So, I continued my research with some of the private schools on our list. Below is a list of private schools, including short descriptions.
Private Schools (Centros educativos particulares)
We visited MANY private schools and preschools/daycare facilities, both religious and lay, in search of the best fit for our daughters. I am fortunate to be able to speak Spanish because I don’t think I could (or would) have visited all of the schools I did without my language skills. Registration for the fall school year starts around February in most private schools, but some could still accept my daughter mid-way through the school year.
Here is a list of some of the schools I called and visited with a brief description and my personal first impression. We tried to provide a lot of details here in case other parents moving to Cuenca happen to find the list.
International and Bilingual Schools in Cuenca
- CEDEI is a bilingual school that comes highly recommended by kids and parents, both local and expats. Each class has a local teacher and a native English speaker. I believe the school limits class sizes to 15 students. They did not have space (cupo) for my 5-year-old, so we had to look at other options. We liked all we read about their methods on their website prior to our arrival, and we were a bit disappointed that it was full. But as with most things in life, when one door closes, another opens.
- Santana is one of the most elite and affluent schools in Cuenca from what we gathered talking to people around town. It is bilingual, and there is an English speaker and an Ecuadorian teacher in each class (at least at the early grades). It is seems to have a different approach than many of the other schools we toured. At the preschool and 1º de básica levels, the curriculum is inspired by the Reggio Emilia approach to education. Students sit in circles and have councils, and they vote to choose the topics of their learning. Santana is also an International Baccalaureate (IB) school, which is a network of international schools that hold their students’ learning to a high standard. If our girls were older, we probably would have chosen this school.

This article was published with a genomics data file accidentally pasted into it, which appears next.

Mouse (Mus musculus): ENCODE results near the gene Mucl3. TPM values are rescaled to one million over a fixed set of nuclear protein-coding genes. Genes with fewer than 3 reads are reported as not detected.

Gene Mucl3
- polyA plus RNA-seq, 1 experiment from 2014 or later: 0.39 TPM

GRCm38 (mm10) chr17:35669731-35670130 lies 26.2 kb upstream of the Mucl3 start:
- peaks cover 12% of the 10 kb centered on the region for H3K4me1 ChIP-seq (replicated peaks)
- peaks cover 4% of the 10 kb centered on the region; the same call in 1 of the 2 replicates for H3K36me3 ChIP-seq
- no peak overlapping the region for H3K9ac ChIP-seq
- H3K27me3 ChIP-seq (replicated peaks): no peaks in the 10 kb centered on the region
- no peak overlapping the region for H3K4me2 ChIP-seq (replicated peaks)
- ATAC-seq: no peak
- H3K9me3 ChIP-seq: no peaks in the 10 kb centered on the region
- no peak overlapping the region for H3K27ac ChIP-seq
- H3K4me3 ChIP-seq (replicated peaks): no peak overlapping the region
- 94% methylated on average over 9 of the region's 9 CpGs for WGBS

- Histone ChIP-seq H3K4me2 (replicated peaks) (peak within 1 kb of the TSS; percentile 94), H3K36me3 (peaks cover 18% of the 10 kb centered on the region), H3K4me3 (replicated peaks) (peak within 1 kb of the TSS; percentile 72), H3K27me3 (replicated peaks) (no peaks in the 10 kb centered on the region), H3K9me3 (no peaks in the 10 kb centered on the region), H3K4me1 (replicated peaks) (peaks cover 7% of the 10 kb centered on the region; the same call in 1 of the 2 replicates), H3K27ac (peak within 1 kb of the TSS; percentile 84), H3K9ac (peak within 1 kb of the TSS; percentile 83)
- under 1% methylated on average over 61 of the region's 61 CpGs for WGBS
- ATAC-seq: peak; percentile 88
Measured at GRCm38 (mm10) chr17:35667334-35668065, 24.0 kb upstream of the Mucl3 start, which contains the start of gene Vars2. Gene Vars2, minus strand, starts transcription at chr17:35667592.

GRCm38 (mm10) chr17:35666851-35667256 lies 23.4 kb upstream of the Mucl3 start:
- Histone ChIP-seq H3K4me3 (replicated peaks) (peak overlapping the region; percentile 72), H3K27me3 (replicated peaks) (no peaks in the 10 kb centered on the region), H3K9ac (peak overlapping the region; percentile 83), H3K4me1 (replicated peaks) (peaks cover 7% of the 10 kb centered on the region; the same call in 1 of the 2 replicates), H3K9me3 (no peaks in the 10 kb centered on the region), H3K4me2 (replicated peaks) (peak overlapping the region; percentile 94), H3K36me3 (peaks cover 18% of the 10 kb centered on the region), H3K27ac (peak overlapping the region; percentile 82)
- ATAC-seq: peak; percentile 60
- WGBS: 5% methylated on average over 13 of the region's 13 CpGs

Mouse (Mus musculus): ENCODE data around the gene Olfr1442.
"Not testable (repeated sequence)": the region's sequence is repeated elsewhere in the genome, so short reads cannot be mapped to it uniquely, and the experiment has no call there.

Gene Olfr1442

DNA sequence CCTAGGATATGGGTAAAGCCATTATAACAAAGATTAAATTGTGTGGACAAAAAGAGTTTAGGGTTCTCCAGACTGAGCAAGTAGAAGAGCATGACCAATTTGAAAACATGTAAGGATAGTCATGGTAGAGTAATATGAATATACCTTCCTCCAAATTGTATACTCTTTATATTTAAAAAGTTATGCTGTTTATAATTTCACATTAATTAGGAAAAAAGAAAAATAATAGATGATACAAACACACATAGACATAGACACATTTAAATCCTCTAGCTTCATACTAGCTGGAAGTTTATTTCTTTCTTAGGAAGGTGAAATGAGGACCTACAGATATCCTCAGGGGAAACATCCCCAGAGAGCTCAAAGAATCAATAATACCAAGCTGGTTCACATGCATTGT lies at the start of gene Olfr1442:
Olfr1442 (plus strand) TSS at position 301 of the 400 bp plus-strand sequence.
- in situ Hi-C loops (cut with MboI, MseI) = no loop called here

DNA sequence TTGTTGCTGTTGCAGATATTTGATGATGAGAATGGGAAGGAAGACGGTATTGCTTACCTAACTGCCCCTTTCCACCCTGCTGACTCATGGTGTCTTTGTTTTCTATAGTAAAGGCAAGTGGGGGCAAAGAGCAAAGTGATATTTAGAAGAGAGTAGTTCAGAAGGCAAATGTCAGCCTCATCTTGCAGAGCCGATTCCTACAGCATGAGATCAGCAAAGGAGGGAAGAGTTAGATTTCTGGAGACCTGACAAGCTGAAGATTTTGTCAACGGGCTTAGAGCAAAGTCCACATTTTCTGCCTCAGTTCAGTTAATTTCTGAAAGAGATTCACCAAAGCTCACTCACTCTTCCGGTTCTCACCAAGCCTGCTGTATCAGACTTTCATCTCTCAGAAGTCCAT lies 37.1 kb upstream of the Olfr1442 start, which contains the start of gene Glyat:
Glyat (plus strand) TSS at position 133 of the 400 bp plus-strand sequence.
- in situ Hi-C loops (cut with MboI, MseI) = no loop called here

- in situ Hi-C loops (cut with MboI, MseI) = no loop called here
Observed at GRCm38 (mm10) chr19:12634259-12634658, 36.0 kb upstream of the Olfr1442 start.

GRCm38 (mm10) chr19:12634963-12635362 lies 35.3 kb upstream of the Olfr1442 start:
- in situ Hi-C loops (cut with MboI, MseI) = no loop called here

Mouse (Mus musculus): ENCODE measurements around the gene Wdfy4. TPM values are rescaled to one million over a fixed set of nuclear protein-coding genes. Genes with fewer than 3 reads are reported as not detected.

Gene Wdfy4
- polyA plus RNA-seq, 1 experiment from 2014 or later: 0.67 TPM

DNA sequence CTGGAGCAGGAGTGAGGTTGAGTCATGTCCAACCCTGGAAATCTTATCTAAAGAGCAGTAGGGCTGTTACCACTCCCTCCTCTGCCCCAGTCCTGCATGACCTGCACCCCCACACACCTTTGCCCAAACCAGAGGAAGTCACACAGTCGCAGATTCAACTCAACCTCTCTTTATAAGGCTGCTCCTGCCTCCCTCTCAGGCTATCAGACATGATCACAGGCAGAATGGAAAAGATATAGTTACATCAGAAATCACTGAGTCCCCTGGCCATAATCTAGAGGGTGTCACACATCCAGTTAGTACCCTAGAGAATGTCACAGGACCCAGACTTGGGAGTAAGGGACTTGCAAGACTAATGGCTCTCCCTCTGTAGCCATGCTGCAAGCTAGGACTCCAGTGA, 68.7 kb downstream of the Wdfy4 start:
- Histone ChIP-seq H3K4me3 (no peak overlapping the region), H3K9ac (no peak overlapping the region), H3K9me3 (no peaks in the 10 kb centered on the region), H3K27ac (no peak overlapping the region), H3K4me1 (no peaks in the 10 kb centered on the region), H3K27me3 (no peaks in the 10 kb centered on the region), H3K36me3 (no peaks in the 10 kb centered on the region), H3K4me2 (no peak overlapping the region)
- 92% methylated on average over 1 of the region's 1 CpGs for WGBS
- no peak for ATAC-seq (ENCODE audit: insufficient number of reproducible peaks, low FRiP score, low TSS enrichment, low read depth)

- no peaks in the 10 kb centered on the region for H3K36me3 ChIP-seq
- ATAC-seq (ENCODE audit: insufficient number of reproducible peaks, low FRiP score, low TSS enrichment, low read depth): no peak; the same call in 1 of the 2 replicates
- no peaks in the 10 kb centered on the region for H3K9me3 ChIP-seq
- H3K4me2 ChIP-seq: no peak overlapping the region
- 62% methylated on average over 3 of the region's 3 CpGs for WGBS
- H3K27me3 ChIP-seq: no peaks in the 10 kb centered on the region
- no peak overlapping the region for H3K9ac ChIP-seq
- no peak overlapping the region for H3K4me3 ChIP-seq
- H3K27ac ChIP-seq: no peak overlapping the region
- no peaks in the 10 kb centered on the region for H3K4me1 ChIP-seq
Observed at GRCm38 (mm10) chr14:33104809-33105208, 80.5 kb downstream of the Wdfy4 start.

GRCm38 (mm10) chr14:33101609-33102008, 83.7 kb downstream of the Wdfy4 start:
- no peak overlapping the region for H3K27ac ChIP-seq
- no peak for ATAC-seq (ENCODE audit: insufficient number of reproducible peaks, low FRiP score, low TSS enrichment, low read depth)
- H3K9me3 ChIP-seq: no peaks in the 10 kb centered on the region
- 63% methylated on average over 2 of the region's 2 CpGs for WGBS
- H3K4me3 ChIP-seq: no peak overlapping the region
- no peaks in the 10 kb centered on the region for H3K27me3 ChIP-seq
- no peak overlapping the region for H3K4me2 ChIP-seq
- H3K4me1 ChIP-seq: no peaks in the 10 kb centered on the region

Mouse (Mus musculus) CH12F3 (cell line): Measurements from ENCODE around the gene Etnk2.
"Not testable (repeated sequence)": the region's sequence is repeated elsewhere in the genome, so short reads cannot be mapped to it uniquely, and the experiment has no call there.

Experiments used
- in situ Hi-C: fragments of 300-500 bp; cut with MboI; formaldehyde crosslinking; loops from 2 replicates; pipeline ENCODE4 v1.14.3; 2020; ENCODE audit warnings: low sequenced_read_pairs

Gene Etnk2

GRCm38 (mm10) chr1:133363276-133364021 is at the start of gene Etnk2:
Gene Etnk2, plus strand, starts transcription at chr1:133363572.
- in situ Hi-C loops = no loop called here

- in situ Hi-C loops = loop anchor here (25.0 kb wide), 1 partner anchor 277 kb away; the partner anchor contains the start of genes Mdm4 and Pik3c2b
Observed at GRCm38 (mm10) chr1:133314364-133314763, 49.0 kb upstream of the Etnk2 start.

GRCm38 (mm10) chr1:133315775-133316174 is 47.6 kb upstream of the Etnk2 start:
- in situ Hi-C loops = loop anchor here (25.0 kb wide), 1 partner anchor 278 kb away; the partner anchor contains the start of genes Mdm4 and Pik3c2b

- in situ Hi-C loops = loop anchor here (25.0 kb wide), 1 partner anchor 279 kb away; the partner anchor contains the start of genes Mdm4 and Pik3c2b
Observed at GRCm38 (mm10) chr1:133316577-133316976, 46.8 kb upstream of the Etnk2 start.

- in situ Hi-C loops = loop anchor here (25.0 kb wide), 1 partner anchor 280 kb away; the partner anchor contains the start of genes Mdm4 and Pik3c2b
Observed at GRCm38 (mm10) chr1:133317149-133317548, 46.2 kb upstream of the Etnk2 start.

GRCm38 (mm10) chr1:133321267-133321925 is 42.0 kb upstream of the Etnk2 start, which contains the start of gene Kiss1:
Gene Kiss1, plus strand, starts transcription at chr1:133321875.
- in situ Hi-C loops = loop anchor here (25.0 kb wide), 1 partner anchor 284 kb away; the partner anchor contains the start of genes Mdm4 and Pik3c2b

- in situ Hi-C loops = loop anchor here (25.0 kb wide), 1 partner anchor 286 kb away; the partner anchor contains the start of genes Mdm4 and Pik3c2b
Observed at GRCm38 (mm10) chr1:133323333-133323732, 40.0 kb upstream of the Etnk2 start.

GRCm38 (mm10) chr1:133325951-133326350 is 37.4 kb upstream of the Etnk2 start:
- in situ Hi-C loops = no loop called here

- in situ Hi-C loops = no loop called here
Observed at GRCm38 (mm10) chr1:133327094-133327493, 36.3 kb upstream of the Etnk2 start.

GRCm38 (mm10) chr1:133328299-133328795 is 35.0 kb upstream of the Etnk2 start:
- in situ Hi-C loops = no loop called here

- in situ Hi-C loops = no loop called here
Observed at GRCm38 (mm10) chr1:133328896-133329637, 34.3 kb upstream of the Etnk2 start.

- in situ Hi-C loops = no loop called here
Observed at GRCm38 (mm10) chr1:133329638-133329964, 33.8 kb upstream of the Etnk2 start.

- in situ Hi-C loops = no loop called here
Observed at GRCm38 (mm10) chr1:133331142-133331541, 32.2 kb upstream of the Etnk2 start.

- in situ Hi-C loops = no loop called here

- Asian American School is a very nice school outside of Cuenca, farther east than Challuabamba. It is a multicultural school with English taught from preschool and Mandarin taught after the age of 8. The classrooms are bright and spacious, and there is a nice music room and a pool on the campus. It began in 2009, and they keep expanding as the interest in the school grows.
- Bell Academy is a smallish but lively international school that we found through a friend of a friend when we arrived. Their unfinished website has their mission, vision, and history, which caught our attention. We really liked the family atmosphere at the school and their focus on children’s holistic learning. They teach in Spanish and also teach English and Portuguese. It was founded in 2005, and it continues to grow to meet the needs of their students and families.
- Joseph De Jussieu Escuela Francesa is located in Misicata, just to the west of Cuenca. We have a couple of Cuencan friends whose children attend this school. They like it because they want a more international learning experience for their children. They teach French and Spanish from the start and later teach English. We figured Spanish would be a challenge enough for our girls, so we didn’t want to complicate things by adding another language from the start!
- Colegio Alemán Stiehle has a great reputation among expats. It is a German-Spanish school in the town of Challuabamba, just to the east of Cuenca. English is also taught after 3rd grade (I think). It is also an IB school. We considered this school, however, like the French school we figured our girls would have enough challenge learning Spanish without complicating their learning by mixing in German. As an aside, Chad minored in German in college, and he would love the girls to learn German as well. Perhaps our next big trip?!
More Recommended Local Schools
- CEDFI seems to be another one of the more elite private schools in the area. It is not bilingual, though they do teach English. Located just west of Cuenca in Misicata, CEDFI is in a beautiful setting on a mountainside with panoramic views of Cuenca. Depending upon the part of town and traffic, it’s a 5-30 minute bus ride. The class size was around 25 students with one teacher. We liked what we read on their website about students being in charge of their own learning and that their mission is to produce responsible, proactive, and happy citizens who respect diversity.